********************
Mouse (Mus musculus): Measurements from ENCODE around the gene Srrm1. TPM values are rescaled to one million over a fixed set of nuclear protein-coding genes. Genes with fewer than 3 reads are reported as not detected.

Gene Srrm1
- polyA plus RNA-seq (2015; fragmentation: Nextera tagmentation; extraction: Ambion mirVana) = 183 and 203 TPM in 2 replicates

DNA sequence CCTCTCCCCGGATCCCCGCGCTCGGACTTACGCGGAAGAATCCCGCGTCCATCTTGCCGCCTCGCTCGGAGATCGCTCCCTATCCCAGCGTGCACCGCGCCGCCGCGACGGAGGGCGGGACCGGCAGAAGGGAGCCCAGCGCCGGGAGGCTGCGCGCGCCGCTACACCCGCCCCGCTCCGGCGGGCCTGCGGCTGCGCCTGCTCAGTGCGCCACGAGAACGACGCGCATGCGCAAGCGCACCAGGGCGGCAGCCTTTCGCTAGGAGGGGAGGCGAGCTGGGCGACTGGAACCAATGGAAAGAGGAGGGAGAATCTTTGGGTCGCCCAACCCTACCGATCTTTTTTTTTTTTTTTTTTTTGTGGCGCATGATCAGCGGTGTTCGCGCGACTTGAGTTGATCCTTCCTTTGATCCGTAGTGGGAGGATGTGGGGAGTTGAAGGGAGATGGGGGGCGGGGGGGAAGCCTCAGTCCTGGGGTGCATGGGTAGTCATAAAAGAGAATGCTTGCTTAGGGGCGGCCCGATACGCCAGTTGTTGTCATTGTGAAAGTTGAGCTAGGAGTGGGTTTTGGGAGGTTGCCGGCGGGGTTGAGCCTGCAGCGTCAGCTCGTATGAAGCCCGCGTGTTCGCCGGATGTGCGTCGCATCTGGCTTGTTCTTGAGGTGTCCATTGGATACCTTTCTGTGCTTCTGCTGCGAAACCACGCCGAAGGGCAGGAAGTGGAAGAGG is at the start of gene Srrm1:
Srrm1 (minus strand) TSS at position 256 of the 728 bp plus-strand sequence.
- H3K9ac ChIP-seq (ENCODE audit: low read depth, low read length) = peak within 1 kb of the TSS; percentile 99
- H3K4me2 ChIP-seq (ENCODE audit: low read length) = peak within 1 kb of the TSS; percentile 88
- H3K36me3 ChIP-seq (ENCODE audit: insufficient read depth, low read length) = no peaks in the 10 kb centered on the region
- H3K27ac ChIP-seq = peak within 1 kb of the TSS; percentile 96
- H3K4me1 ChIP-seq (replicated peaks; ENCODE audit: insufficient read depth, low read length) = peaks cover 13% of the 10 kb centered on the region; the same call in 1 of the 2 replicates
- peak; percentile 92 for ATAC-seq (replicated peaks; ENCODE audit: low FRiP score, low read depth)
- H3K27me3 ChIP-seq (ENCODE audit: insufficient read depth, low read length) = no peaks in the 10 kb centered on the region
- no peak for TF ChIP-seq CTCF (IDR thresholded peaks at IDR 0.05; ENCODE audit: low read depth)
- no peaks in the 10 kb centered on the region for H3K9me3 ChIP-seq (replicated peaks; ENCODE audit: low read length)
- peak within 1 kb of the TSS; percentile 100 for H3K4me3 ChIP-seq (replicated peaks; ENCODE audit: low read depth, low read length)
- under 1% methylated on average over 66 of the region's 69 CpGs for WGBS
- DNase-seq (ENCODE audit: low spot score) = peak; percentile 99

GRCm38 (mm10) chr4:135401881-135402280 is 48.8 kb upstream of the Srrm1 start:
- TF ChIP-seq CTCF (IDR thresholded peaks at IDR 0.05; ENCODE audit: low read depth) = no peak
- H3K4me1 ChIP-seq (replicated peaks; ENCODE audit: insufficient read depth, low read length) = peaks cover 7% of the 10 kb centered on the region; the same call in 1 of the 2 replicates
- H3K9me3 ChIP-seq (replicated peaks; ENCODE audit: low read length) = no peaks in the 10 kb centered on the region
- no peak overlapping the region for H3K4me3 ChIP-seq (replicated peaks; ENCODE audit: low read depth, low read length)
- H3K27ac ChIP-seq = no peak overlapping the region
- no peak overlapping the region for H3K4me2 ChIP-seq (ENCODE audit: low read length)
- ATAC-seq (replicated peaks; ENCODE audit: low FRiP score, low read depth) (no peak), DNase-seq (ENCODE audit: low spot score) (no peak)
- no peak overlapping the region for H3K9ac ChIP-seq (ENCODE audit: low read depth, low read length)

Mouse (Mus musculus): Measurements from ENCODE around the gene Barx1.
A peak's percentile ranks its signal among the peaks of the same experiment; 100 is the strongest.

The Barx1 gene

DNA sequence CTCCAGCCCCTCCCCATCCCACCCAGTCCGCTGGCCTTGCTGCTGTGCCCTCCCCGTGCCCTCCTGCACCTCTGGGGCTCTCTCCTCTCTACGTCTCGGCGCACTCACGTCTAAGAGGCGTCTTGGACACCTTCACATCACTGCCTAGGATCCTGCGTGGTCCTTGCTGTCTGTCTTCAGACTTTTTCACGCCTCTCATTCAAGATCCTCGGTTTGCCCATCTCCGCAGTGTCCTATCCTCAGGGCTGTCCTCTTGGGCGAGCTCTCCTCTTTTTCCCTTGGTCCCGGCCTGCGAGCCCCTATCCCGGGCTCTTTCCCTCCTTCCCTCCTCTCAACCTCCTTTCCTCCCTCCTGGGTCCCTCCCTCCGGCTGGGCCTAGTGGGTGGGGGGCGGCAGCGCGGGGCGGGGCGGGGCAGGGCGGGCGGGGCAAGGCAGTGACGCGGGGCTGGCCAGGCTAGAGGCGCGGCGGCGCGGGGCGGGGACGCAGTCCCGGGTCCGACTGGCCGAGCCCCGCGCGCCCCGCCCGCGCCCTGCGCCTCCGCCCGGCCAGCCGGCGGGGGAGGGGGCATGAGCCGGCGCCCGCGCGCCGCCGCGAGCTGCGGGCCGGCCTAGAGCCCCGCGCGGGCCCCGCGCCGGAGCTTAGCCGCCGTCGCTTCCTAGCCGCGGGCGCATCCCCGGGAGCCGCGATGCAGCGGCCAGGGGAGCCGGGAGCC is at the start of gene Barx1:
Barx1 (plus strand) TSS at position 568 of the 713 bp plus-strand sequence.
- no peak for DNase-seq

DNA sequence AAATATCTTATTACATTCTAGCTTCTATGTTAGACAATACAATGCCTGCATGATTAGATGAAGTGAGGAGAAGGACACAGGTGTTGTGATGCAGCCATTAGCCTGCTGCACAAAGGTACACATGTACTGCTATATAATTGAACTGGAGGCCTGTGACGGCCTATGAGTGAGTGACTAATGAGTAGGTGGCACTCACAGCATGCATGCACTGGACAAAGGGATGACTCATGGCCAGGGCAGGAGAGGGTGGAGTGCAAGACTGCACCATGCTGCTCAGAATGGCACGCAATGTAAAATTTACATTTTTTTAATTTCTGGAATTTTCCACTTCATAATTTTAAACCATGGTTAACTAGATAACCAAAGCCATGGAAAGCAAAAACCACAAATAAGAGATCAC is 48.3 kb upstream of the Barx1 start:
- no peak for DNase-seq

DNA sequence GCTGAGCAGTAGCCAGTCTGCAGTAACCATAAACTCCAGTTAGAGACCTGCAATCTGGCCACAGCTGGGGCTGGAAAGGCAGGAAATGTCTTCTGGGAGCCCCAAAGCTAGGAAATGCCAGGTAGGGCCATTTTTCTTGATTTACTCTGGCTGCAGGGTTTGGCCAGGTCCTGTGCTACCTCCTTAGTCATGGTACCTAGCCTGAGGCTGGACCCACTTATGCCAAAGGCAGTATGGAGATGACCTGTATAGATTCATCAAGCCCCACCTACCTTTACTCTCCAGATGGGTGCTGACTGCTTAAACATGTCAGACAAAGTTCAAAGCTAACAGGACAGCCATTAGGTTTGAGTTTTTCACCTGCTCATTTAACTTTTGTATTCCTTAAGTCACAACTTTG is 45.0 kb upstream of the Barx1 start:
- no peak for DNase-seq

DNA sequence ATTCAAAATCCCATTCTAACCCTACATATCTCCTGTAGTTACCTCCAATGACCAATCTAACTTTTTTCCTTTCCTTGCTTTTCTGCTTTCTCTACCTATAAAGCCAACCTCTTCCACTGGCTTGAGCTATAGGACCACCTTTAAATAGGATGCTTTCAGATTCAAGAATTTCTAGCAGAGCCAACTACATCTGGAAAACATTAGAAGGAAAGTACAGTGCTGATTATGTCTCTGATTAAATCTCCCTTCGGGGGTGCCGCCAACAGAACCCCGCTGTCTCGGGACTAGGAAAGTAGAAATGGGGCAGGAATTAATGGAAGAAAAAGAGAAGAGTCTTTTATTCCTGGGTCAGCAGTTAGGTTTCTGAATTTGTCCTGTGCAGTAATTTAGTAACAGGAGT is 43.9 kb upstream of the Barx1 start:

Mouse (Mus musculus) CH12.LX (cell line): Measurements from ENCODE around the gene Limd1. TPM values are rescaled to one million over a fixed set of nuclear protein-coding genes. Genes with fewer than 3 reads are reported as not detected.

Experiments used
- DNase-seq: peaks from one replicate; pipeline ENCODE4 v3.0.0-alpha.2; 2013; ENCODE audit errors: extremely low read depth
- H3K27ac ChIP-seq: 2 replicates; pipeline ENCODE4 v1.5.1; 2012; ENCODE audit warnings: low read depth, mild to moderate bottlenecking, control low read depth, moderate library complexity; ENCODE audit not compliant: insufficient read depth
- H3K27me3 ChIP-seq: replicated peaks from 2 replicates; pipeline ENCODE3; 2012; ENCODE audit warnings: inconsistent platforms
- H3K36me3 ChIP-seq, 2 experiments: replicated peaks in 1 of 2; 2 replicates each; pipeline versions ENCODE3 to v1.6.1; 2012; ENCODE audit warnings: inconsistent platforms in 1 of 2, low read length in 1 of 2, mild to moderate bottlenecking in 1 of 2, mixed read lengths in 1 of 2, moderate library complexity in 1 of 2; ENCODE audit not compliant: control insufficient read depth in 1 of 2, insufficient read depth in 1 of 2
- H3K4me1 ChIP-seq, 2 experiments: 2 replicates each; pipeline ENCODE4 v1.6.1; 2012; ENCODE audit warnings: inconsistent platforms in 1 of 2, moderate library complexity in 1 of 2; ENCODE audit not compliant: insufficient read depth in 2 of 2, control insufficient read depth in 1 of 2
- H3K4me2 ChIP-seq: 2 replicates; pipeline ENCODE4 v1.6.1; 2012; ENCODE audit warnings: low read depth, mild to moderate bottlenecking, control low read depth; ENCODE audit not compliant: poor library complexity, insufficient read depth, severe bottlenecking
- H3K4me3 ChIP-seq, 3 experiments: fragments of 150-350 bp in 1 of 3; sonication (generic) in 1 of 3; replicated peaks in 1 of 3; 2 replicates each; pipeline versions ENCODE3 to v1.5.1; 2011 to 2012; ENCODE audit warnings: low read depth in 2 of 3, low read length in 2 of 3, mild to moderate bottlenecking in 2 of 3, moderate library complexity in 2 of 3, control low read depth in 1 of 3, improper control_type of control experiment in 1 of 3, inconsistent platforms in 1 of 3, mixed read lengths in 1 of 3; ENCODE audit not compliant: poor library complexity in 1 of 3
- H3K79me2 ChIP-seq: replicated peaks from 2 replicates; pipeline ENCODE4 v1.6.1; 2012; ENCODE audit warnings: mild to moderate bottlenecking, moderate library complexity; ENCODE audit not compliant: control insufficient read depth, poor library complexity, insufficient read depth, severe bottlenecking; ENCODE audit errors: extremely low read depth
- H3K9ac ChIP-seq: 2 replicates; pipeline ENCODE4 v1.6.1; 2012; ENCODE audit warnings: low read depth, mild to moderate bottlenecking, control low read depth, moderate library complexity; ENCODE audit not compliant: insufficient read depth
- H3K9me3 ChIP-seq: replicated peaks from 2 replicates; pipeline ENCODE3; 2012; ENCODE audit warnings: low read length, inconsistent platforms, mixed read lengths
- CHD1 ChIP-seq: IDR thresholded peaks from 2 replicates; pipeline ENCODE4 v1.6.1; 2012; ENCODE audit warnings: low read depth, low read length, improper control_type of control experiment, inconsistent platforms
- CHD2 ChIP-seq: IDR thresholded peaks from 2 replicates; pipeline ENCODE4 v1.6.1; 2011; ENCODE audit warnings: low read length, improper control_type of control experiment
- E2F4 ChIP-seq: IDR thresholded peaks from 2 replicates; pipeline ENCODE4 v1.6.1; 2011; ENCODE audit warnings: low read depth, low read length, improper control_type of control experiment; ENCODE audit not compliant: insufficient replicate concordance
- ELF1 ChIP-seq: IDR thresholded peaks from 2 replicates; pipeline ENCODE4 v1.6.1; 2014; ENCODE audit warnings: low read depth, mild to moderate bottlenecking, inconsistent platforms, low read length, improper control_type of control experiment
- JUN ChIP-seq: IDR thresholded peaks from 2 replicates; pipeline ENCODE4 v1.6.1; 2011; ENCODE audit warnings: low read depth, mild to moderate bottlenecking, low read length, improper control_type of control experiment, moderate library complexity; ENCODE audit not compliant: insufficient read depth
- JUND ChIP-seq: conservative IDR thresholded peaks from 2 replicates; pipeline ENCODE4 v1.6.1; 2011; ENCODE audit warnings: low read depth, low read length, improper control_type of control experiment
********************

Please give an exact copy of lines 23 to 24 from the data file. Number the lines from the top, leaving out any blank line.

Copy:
- H3K27ac ChIP-seq = no peak overlapping the region
- no peak overlapping the region for H3K4me2 ChIP-seq (ENCODE audit: low read length)